The Shed Hammer - A 173 Quick Post

I'm just an average guy - normal (?) and typical.  As such, because I have sacrificial tools, I assume others do too!  If not - call me crazy, abnormal, atypical.  Of course, by now you're probably wondering what the heck I'm talking about. Well, after building a shed lo these many years ago, I populated it with some basic tools (aside from garden and outdoor tools) that were occasionally needed, and certainly weren't of the quality of my "everyday" tools.  This post is about just such a tool - the shed hammer.

The Shed Hammer

As you probably know by now, I have a nice little collection of hammers here at 173.  Seriously, it's a little collection, but it's fun restoring old hammers, so the collection seems to be growing.  

But, as much as I like my hammers, there's one that I have absolutely no sentimental attachment to - good grief, who (besides me) gets sentimentally attached to a hammer?  It's not that there's anything wrong with this hammer.  I mean, it's a hunk of steel mounted to a chunk of hammers for centuries.  

But, it is rather ugly...cheaply made in China, a fine patina of rust on the head, and splatters of paint on the handle. 

The Hammer Head Cleanup

Cleanup was as simple as the tool itself.  Back when I restored my old paring chisel, to protect the wood handle while polishing the ferrule, I had cut some strips of aluminum from a soda can...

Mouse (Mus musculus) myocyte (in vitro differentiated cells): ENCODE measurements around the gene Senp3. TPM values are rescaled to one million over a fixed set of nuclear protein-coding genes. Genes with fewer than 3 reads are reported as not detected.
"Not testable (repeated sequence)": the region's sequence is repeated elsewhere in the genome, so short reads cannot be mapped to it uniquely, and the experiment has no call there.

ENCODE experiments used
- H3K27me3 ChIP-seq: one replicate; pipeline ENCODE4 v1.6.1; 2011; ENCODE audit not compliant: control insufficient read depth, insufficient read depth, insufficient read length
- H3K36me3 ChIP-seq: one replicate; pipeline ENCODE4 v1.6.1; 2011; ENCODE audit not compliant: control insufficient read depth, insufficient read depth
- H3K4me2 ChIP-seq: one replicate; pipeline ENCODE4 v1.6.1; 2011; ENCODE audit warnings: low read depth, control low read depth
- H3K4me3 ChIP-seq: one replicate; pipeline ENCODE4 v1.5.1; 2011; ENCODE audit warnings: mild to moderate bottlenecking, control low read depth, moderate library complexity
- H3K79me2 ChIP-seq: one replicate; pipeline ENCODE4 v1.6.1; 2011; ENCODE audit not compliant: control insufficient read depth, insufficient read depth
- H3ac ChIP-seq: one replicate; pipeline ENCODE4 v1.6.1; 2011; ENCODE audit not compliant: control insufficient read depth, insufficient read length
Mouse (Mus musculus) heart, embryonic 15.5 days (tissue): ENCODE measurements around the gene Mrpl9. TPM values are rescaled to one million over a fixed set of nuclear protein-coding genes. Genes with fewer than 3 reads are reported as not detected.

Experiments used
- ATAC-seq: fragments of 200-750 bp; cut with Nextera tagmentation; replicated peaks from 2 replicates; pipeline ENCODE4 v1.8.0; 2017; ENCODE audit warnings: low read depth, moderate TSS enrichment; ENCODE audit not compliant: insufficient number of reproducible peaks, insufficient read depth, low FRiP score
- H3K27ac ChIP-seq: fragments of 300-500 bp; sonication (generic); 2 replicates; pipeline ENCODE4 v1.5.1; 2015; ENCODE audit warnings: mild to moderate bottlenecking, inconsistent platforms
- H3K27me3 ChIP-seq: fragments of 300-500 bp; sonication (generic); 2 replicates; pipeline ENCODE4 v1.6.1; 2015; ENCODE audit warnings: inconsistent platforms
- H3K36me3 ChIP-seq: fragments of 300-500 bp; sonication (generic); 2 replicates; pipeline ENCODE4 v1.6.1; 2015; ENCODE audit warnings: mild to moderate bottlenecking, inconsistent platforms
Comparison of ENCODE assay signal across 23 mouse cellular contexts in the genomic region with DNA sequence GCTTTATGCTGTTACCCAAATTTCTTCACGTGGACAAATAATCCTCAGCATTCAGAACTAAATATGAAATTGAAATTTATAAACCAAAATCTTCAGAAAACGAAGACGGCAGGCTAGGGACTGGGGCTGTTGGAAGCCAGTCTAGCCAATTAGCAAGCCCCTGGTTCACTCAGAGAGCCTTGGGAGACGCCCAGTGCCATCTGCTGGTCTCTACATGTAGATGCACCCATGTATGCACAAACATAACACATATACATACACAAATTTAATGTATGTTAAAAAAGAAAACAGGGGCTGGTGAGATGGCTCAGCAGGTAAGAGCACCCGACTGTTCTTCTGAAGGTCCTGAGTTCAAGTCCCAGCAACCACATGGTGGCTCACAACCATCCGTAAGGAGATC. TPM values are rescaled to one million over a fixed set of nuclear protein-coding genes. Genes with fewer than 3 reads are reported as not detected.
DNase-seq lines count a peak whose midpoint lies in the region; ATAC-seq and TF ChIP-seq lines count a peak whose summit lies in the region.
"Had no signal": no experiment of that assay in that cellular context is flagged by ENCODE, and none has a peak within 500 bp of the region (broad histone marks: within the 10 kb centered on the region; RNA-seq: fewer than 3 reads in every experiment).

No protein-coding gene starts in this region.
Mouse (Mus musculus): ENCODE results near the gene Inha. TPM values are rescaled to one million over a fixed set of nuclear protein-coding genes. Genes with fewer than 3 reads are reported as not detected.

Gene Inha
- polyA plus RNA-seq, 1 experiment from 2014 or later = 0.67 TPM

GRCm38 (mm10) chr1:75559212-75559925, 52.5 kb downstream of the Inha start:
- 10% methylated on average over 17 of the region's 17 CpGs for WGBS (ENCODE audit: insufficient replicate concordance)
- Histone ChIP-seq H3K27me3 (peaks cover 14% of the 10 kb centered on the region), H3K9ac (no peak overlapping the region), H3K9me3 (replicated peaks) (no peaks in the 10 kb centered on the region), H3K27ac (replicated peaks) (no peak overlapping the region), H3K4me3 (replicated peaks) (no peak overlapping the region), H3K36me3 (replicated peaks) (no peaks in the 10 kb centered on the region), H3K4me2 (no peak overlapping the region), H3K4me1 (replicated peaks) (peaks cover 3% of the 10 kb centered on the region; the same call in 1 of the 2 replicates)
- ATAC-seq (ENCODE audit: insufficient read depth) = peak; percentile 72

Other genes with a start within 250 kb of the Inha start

After I finished the chisel I had a few aluminum strips left over so, of course I kept them in case I needed them again, and voila here we are!  This time, to protect the wood handle while working on the head, I taped a piece of aluminum, right at the top of the handle...

It only took a couple minutes at the wire wheel and a couple more with some Flitz polish to bring the business-end of the hammer to a respectable shine.

Some Hammer Posts at 173:
Tubular Steel Hammer Cleanup - May 2021 
Making a Workbench Hammer - August 2021
Powr-Kraft Ball Peen Hammer Resto - October 2021
A Study in Hammers - February 2021
You might also like the $1 Great Neck Backsaw Resto

The Handle

The hammer head now in pretty decent shape, it was time to move onto the handle.  I have no idea what kind of wood the handle is made of, but it has a nice grain so I thought it had the potential to come out good.

As you can see, the handle really needed to be cleaned up.  As I mentioned, this hammer has been in the shed for more than twenty years.  It's used for whatever it needs to be used for - driving stakes in the ground, repairing a fence, closing paint cans, and even acting as a persuader on the occasional stubborn goo gaw.  

Anyway - about five minutes with a single edge razor blade stripped the handle quite nicely.  A couple swipes of sandpaper later, she was ready for stain!

My favorite stain is Minwax's Gunstock.  The only problem with it is, you have to be pretty particular what kind of wood it's used on.  Pines and other white-ish woods just come out rather orange, but darker woods come out a beautiful brown that's reminiscent of the stock on my dad's 12-guage when I was a kid.  That gun always fascinated me - the smell of gun-cleaning oils and solvents, the blued steel, and that beautifully colored wood!

Okay, nothing like waxing poetic about the color of a chunk of wood!  But...I gotta say, this handle came out so incredibly close to the color of dad's gunstock - at least to what I see in my mind's eye.

Its Natural Habitat

And, as you probably already know, I like to show a refurbished tool in its natural habitat.  So here it is, hanging from the pegboard in the shed.  And there it will stay - being pulled out and called upon to whatever necessary if undignified job for which it's needed.

Have fun and - see you next time!
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